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Montana Rivers: Middle Fork of Flathead River
Fishing Montana's Flathead River - Middle Fork
Information provided by National Forest Service

The Middle Fork of the Flathead River originates in the Bob Marshall Wilderness at the confluence of Strawberry and Bowl creeks. The upper 46 miles from its start to the confluence with Bear Creek is designated as “wild” while the lower 49 miles to the confluence with the North Fork is designated as “recreational”.  Rapids with names such as “Jaws” and “Bone-crusher” provide sheer exhilaration. While in the more melancholic sections, it’s easy to get lost in the rhythm of the river as you breathe in the splendor of the scenery and the wildlife. Harlequin ducks, a spring and summer visitor to our country from the Pacific Coast, can often be seen along the river as they search for breeding sites.

Fish in the Middle Fork run on the small size (8-12”) because when the parent rock, argillite, breaks down it doesn’t contain much of the big fish producing nutrients that can be found in the productive limestone waters elsewhere in Montana. Secondly, these waters are cold, being fed by groundwater and glacier fed streams. However if you time your trip right, before spring runoff, you can catch larger westslope cutthroat trout that migrate from Flathead Lake on their spring spawning runs. Westslope cutthroat trout and bull trout in the Flathead River basin are adfluvial, that is they spend time in Flathead Lake rearing to adulthood until its time to spawn. Once they are sexually mature (4-6 years) they migrate into tributary streams, some migrations are over 100 miles, to spawn (cutthroat in the spring and bull trout in the fall). Once the fry emerge from the gravels, juveniles will rear in these tributaries for 1-3 years until they migrate back to Flathead Lake.

Adfluvial bull trout and westslope cutthroat from Flathead Lake have declined due to changes in the lakes food web. Opossum shrimp, mysis relicta, were planted in upstream lakes in 1967 and 1968. They drifted down rivers into Flathead Lake becoming established in the late 1970’s and peaking in the mid 1980’s. Mysis consumed the majority of zooplankton, thereby causing non-native kokanee salmon populations to crash due to starvation. Other fish, such as non-native lake trout and lake whitefish thrived in these conditions to the detriment of native fish. The food web in Flathead Lake is most likely still changing and it is difficult to predict what the outcome may be. A management plan for the lake and upper river system is in the works.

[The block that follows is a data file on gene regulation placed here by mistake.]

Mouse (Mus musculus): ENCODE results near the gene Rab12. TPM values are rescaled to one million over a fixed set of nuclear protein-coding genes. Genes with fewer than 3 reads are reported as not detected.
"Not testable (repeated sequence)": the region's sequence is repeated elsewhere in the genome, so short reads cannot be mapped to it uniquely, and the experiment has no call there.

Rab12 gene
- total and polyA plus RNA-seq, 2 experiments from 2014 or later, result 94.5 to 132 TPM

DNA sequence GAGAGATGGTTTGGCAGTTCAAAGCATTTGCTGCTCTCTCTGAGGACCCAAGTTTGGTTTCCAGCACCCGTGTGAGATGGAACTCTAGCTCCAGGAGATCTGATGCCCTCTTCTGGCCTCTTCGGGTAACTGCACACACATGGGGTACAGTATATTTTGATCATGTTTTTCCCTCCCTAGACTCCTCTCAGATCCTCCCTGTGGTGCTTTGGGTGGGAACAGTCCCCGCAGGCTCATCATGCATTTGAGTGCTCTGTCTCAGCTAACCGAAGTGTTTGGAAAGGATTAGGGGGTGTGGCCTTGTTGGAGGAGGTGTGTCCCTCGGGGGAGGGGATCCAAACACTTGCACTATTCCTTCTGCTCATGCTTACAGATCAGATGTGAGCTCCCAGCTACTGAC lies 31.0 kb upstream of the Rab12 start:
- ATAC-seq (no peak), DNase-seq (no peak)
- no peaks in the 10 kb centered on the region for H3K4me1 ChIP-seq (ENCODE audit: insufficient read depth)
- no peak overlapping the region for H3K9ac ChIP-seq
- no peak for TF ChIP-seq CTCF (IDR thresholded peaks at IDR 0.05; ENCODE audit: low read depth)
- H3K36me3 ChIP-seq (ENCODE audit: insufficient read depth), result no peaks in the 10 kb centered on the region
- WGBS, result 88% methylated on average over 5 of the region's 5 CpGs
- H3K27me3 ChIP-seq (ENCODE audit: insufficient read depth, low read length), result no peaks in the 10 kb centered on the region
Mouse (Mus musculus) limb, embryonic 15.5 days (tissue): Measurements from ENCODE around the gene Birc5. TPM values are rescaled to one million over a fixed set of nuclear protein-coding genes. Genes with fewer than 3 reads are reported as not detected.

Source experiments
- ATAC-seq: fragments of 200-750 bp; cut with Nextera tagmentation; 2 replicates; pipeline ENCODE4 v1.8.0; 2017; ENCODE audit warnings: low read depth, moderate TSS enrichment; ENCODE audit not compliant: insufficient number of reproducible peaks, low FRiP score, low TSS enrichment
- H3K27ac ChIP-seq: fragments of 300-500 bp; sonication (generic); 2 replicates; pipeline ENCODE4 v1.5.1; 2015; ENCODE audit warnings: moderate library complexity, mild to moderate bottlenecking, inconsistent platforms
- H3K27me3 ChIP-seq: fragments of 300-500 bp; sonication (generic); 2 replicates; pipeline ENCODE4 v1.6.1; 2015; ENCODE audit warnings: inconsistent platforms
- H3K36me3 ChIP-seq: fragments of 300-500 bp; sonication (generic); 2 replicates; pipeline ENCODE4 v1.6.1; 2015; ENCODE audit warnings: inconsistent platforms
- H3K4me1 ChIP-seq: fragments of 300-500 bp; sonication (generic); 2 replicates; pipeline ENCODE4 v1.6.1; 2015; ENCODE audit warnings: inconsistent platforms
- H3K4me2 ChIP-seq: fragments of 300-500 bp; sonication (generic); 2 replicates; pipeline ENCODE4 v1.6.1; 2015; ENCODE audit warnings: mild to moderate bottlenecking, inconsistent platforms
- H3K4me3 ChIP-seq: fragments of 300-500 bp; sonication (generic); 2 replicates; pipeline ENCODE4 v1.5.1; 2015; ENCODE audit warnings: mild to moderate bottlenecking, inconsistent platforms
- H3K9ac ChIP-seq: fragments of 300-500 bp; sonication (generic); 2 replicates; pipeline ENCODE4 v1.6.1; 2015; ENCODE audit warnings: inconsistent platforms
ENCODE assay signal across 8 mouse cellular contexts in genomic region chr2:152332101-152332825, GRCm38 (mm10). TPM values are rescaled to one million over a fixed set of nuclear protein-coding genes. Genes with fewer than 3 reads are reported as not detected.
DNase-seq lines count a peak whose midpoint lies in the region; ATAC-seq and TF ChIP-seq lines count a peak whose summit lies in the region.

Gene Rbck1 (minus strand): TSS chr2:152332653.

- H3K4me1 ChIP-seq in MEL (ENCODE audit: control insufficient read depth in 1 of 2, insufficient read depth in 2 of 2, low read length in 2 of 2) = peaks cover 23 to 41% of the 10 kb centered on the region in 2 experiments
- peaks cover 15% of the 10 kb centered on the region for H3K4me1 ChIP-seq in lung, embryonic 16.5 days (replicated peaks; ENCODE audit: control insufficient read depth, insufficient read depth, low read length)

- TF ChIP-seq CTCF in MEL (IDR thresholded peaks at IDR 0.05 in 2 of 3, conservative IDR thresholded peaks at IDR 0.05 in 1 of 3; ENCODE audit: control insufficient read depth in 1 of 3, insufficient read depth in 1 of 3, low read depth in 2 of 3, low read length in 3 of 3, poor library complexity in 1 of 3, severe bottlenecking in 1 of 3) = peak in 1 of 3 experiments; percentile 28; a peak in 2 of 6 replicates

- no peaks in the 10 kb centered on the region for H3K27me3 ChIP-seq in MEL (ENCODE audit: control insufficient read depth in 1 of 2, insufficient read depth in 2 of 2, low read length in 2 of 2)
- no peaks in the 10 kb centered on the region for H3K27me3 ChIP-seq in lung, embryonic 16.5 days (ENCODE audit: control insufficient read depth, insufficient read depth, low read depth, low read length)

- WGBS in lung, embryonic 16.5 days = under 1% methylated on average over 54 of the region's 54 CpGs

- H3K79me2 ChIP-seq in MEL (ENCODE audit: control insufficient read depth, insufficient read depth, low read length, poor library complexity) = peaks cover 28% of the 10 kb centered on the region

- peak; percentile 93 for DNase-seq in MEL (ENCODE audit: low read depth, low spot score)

Species Present: Westslope Cutthroat Trout, Bull Trout, and Mountain Whitefish. Non-native Rainbow Trout are becoming increasingly common in the lower section of the river.

Seasons: Opening is the third Saturday in May through November 30, however, there is an extended catch and release season for trout and a 50 daily limit for whitefish for the rest of the year.  The river is catch and release for cutthroat trout and a daily limit of 2 for rainbow trout. An angler needs to check the regulations as many tributary streams are closed to fishing to protect spawning bull trout and cutthroat trout. Note: It is illegal to take or intentionally fish for bull trout.
The best whitewater action can be found during and just after run-off in June and July. Fishing typically picks up in late July through September.

Access: Blankenship Bridge is your first access at the confluence of the North Fork Flathead River, followed upriver by: West Glacier, Moccasin, Cascadilla, Paola, Essex, and Bear Creek. Highway 2 provides excellent access along the lower river. For the more adventurous, an active airstrip and an administrative guard station can be found at Shafer Meadows. A backcountry Ranger is there to assist floaters and anglers. The Big River Trail # 155, (Trailhead is at Bear Creek) is a good starting point for those on foot or horse.  Anglers looking for less river traffic should avoid the 6 mile section between Moccasin and West Glacier as this is the most popular section for whitewater rafting.

Camping: Devil Creek Campground near Marias pass along Highway 2 is one choice for camping. This site is administered by the Hungry Horse Ranger District as well as Zips Cabin that is a rental cabin available for rent. There are numerous RV parks around West Glacier and Highway 2 that have excellent facilities. If you decide to venture into the wilderness, please practice Leave-No-Trace.  There are some restrictions in the wilderness, for example, party size needs to be less than 15 and no stock should be within 200’ of lakes. Please check on restrictions at the nearest Ranger District before venturing forth.



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